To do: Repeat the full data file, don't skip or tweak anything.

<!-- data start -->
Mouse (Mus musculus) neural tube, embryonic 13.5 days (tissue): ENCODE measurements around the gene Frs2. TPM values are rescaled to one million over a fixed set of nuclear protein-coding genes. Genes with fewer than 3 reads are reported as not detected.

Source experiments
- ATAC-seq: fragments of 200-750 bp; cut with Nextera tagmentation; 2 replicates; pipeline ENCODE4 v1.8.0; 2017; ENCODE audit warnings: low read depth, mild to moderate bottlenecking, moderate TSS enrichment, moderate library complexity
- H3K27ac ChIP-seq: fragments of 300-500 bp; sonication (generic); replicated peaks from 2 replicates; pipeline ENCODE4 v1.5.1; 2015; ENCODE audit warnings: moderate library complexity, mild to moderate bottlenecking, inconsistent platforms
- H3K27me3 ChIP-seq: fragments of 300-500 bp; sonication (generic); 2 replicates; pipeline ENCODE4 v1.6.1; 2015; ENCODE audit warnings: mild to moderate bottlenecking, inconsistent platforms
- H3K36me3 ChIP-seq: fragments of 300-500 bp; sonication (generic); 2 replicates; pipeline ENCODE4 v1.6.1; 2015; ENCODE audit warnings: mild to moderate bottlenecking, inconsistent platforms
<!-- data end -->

Mouse (Mus musculus) neural tube, embryonic 13.5 days (tissue): ENCODE measurements around the gene Frs2. TPM values are rescaled to one million over a fixed set of nuclear protein-coding genes. Genes with fewer than 3 reads are reported as not detected.

Source experiments
- ATAC-seq: fragments of 200-750 bp; cut with Nextera tagmentation; 2 replicates; pipeline ENCODE4 v1.8.0; 2017; ENCODE audit warnings: low read depth, mild to moderate bottlenecking, moderate TSS enrichment, moderate library complexity
- H3K27ac ChIP-seq: fragments of 300-500 bp; sonication (generic); replicated peaks from 2 replicates; pipeline ENCODE4 v1.5.1; 2015; ENCODE audit warnings: moderate library complexity, mild to moderate bottlenecking, inconsistent platforms
- H3K27me3 ChIP-seq: fragments of 300-500 bp; sonication (generic); 2 replicates; pipeline ENCODE4 v1.6.1; 2015; ENCODE audit warnings: mild to moderate bottlenecking, inconsistent platforms
- H3K36me3 ChIP-seq: fragments of 300-500 bp; sonication (generic); 2 replicates; pipeline ENCODE4 v1.6.1; 2015; ENCODE audit warnings: mild to moderate bottlenecking, inconsistent platforms